DEV Community

Mr_SC
Mr_SC

Posted on • Originally published at zelig880.com

How to use VueJs 3 – Custom event declaration

Finally after a long wait VueJs 3 has been release, and with it, lots of exciting change have also landed on our doorstep.

In this article, we are going to cover a breaking change (or more precisely, a compiler error), that will be triggered when using custom events.

If you have ever used VueJs for more than just create an Hello world application, you have surely used Custom Events before, and you are surely in need to continue to read on.

If you do not want to read on, and just get the code that will be used in this article, you can access the following stackblitz code

Custom Event example

Just to remind all the readers about custom event, we are going to cover a very simple cases. In VueJs (as with many different frameworks), events are used for children component to “bubble” data up to its parents.

In the following example we are going to define a child component that would emit a value to its parents when clicked.

//Child component
<template>
  <div>
    <button @click="$emit('SimpleEvent', 'string')">Click me</button>
  </div>
</template>

//Parent component
<template>
  <div id="app">
    <SimpleEvent @simple-event="event => alert(event)" />
  </div>
</template>
Enter fullscreen mode Exit fullscreen mode

Events can be emitted by calling $emit method. The first argument is the name of the event that we want to emit, and the second is the actual value to be emitted (this can be a simple string, or any other value in JS).

The parent can then listen to an event by using the @event-name method. This method will trigger a callback, with the value being passed by the event itself.

VueJs 3 Custom event declaration

In the second version VueJs, the above code was all that was needed for the emits to be used. But with the latest release of the framework (vueJs 3), we are in need to make some small modification to our code for it to work.

Unfortunately, if we would run the above code in a Vue 3 application we will receive the following error:

The above warning is issued because VueJs 3 requires events to be declared. This will ensure the proper use of them.

If you have used VueJs, then you have surely used Props declaration (more information can be found in this article). The reason why I mention props, is because the code required is very similar.

Simple Custom event declaration

As with the above mentioned article, we are going to introduce this new declaration in small steps. In this section we are going to define a very simple declaration that is required for the warning to go.

<template>
  <div>
    <h2>Simple event</h2>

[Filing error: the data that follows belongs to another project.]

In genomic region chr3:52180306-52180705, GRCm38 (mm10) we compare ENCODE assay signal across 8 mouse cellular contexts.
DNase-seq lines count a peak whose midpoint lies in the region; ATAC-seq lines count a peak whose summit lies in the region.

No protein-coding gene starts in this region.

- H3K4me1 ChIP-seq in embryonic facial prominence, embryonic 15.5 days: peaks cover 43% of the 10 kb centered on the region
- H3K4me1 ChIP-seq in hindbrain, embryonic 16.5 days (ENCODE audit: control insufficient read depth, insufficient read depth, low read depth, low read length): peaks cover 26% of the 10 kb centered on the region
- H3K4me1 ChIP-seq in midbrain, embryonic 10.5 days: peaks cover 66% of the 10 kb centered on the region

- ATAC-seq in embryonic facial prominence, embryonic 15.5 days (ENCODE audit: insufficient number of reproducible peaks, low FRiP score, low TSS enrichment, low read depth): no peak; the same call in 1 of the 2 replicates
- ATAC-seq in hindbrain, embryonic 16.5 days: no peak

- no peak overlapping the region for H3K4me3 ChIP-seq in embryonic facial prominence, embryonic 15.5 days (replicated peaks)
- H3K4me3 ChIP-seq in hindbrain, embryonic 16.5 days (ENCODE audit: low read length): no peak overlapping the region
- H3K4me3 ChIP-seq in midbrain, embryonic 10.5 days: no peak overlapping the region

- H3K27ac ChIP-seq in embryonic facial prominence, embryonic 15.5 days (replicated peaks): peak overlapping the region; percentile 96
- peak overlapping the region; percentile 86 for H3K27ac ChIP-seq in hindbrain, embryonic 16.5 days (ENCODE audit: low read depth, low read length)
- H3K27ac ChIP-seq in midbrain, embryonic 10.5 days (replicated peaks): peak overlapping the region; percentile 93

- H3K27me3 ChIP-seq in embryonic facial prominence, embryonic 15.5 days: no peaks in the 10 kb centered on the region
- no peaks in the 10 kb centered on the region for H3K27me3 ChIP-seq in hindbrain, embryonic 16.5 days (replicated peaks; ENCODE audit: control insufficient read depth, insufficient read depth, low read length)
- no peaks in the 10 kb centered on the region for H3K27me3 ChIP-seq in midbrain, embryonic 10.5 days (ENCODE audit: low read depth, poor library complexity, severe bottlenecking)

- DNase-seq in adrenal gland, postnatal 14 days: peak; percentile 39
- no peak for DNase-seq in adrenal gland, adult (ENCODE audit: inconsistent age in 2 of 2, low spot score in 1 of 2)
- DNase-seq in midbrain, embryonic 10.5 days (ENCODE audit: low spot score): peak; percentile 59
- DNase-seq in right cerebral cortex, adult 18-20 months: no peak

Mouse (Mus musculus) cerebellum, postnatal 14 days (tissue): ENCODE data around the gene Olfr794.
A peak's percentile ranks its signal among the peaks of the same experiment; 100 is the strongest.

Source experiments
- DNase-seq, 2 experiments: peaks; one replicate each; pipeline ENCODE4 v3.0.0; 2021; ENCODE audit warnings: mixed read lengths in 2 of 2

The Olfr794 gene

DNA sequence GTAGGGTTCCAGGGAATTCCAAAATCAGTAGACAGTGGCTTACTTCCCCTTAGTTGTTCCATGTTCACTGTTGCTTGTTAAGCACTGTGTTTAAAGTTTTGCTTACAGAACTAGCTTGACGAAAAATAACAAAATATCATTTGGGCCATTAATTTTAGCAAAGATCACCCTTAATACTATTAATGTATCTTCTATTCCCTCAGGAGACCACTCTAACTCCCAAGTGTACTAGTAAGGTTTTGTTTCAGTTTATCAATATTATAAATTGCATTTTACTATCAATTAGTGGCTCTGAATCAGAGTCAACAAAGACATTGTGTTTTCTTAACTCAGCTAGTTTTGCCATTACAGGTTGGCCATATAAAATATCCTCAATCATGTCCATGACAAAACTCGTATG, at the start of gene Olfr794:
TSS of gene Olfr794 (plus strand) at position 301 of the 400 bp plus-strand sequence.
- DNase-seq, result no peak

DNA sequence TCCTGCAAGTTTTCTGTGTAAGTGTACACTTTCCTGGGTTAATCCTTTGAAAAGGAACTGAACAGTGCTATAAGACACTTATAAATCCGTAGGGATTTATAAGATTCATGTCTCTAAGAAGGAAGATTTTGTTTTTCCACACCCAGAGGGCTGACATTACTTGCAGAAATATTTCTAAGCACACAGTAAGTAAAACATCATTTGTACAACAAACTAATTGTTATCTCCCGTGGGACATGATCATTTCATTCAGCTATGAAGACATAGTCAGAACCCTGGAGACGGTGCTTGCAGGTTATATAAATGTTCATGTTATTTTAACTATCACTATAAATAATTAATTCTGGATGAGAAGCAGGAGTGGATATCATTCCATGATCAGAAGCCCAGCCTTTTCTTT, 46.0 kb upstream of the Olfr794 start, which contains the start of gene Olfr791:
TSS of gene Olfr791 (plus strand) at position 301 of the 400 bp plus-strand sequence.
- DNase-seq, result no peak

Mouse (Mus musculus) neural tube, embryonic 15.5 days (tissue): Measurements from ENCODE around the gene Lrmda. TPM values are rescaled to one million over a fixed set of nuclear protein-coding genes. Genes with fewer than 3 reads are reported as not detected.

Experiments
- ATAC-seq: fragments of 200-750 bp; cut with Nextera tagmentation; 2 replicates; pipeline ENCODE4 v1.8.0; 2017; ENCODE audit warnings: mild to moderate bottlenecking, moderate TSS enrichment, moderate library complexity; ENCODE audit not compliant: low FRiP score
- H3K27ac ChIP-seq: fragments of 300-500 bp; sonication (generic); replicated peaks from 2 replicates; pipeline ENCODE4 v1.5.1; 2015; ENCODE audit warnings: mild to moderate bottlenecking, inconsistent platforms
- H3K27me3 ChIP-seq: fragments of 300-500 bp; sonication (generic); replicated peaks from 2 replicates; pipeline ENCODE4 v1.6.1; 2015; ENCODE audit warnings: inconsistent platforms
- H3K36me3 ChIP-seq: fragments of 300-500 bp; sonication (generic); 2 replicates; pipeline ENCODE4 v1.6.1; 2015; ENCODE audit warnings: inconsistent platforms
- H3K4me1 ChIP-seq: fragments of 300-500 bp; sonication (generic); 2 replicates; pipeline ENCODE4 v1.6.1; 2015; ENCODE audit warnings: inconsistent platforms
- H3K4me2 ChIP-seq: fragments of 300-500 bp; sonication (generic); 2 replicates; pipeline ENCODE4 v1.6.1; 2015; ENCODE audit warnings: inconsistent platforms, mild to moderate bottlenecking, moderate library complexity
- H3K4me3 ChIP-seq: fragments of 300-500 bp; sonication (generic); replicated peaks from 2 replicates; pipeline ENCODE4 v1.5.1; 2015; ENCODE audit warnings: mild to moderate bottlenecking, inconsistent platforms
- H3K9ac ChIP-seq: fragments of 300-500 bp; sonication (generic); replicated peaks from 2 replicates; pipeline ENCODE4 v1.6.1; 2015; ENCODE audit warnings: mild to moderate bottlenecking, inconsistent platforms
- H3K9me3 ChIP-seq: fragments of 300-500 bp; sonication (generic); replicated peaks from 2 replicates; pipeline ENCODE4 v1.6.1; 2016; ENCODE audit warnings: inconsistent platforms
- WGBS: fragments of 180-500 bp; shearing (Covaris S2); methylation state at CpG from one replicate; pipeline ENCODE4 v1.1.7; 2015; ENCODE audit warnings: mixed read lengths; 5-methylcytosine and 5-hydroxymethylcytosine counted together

<button @click="$emit('SimpleEvent', 'string')">Simple event</button>
  </div>
</template>

<script>
export default {
  name: "SimpleEvent",
  emits: ["SimpleEvent"]
};
</script>
Enter fullscreen mode Exit fullscreen mode

The above code should not look so different after all, the main change is the introduction of a new component property called “emits”. In the above code we have used a very simple “array” that will include a list of string that is equivalent to the messages emitted by our component (in our case called SimpleEvent).

Custom event with validation

Differently from the property declaration that has many different possible options, the Custom events just has a simple options “validator”.

The validator will include a callback that will be triggered every time the event is emitted. As with all validator the function will be successful if it returns true and trigger a warning if it fails.

The code will look like this:

<template>
  <div>
    <h2>Validated custom event</h2>
    <button @click="$emit('ValidatedEvent', 'None')">
      Validated event wrong value
    </button>
    <button @click="$emit('ValidatedEvent', 'Critical')">
      Validated event correct value
    </button>
  </div>
</template>

<script>
export default {
  name: "ValidatedEvent",
  emits: {
    ValidatedEvent: value => ["Critical", "Medium", "Minor"].includes(value)
  }
};
</script>
Enter fullscreen mode Exit fullscreen mode

The above code has a few changes. Firstly we have changed the emits to be an object (instead than an array). Secondly, as above mentioned, we have added a simple callback that will return true if the value emitted is part of the provided array (Critical, Medium, Minor). Lastly, the component also has two buttons to showcase a correct and incorrect implementation of the message.

Conclusion

The above is just one of many changes introduced by the fantastic vueJs core team in their latest release of the framework. I really hope this article has been helpful in cleaning some doubt in the new custom event declaration.

Discussion (0)